Privately-held AGA Medical Corporation will pay a $2 million criminal penalty and enter into a deferred prosecution agreement with the Department of Justice to settle Foreign Corrupt Practices Act violations. It paid bribes in China of at least $460,000 to doctors in government-owned hospitals and patent-office officials. The Minnesota-based firm makes products used to treat congenital heart defects.
AGA was charged with two counts of violating and conspiring to violate the FCPA, 15 U.S.C. § 78dd-2(a)(1) and 18 U.S.C. § 371. Between 1997 and 2005, the company, one of its officers and other employees authorized corrupt payments to the doctors through AGA’s Chinese distributor. In exchange, the doctors directed their government-owned hospitals to purchase AGA’s products. Its sales in China for the period were about $13.5 million. Also, from 2000 through 2002, AGA applied for several Chinese patents. A high-ranking AGA officer agreed to pay bribes through the distributor to officials in the China State Intellectual Property Office to have the patents approved.
AGA’s three-year deferred prosecution agreement requires appointment of a compliance monitor. Similar to the provisions seen recently with Willbros Group Inc., AGA will pick the monitor and the DOJ will approve or reject its choice: “AGA agrees to engage an independent corporate monitor (‘the Monitor’) within sixty (60) calendar days of signing this Agreement. Within thirty (30) calendar days after the signing of this Agreement, and after consultation with the Department, AGA will propose to the Department a candidate to serve as the Monitor. The Department retains the right, in its sole discretion, to accept or reject any Monitor proposed by AGA pursuant to the Agreement. In the event the Department rejects a proposed monitor, AGA shall propose another candidate within ten (10) calendar days after receiving notice of the rejection. This process shall continue until a Monitor acceptable to all parties is chosen.”
The deferred prosecution agreement also contains a now-customary successor liability clause, whereby anyone who acquires AGA’s business will also be bound by the compliance obligations in the agreement: “AGA agrees that in the event it sells, merges, or transfers all or substantially all of its business operations as they exist as of the date of this Agreement, whether such sale is structured as a stock or asset sale, merger or transfer, it shall include in any contract for sale, merger or transfer a provision binding the purchaser, or any successor in interest thereto, to the obligations described in this Agreement.”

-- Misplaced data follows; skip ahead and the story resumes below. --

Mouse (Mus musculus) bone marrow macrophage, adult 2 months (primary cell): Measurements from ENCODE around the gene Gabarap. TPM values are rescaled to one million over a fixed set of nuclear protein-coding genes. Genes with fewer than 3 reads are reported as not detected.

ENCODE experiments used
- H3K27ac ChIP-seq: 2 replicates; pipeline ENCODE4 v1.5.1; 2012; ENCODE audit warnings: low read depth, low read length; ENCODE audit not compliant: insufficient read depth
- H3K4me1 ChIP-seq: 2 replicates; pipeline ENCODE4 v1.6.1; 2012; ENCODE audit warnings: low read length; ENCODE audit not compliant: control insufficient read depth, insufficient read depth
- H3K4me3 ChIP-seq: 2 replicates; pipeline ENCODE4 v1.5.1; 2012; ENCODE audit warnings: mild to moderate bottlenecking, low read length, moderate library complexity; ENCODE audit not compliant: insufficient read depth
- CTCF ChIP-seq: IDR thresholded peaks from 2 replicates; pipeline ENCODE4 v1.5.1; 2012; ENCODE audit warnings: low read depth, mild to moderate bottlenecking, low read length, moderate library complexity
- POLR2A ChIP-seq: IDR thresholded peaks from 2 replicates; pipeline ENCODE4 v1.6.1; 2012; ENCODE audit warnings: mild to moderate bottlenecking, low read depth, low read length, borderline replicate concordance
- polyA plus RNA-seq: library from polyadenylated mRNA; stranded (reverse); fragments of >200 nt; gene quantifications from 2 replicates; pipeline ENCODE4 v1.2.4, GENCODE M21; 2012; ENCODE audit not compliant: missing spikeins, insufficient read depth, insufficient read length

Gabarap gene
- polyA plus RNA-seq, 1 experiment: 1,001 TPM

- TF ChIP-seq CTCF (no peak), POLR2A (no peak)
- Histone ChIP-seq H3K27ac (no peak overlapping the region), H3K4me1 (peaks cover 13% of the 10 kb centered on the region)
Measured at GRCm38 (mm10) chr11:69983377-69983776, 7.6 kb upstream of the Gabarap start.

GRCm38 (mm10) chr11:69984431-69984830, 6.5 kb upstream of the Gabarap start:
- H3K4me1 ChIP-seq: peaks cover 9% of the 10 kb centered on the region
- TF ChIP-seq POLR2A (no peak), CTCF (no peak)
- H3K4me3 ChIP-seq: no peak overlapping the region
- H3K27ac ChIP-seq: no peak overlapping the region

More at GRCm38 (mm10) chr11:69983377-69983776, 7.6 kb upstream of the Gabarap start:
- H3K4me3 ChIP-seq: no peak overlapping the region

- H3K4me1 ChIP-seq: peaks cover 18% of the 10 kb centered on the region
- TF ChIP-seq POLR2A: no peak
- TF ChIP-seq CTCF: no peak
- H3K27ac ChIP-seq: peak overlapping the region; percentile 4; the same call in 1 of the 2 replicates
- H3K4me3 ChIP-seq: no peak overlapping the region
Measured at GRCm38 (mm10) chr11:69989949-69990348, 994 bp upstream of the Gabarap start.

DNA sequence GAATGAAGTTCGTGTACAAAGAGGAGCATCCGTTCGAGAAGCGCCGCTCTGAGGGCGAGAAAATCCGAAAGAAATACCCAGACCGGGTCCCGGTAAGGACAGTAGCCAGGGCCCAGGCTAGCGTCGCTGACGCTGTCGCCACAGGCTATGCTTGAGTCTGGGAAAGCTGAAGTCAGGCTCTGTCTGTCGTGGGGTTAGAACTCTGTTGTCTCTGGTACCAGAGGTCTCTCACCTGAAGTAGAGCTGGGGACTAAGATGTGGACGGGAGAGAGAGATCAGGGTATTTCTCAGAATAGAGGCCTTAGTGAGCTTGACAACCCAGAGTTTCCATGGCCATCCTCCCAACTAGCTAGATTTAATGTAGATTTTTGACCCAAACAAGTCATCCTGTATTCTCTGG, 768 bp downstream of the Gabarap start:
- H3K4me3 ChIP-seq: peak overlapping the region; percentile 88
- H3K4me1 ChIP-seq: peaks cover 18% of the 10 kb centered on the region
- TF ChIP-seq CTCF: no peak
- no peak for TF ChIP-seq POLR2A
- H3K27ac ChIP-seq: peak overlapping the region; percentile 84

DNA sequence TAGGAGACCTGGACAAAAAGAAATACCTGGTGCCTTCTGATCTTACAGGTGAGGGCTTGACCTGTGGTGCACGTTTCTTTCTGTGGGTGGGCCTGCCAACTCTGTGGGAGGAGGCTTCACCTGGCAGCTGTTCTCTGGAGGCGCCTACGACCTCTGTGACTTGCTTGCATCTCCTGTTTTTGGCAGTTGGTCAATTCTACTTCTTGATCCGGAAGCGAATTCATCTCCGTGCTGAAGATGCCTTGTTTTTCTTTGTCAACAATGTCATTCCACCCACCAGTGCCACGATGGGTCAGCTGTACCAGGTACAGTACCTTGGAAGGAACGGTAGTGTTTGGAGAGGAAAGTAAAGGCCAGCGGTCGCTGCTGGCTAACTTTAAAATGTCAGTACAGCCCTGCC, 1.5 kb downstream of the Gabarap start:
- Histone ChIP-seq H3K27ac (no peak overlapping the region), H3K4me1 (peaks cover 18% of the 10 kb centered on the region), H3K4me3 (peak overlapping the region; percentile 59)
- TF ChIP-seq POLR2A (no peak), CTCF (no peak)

AGA self-disclosed the violations to the Department of Justice. Emails it provided between some of its U.S.-based officers and employees and the Chinese distributor left no doubt that illegal activity had occurred. Here are some excerpts from the distributor’s messages:
This week I have maken [sic] an appointment with one key person in China knowledge and Patent Protection Bureau, Any action in China I must pay money to do.
I am still in agreement with our prior discussions and will cover her fee as long as we can get the [sic] patent issued in a timely manner.
Please inform [Officer A] don’t give up the application for the first three patents in China. I will contact with the officials of China patent bureau again after Chinese new year. Maybe money will help us.
My company also need to provide 20% kickback for physicians and sometimes 10% discount to hospitals.
The physicians suggest the patient to use which device according [to] the patient’s family economic ability and the kickback.
View the DOJ’s June 3, 2008 news release here.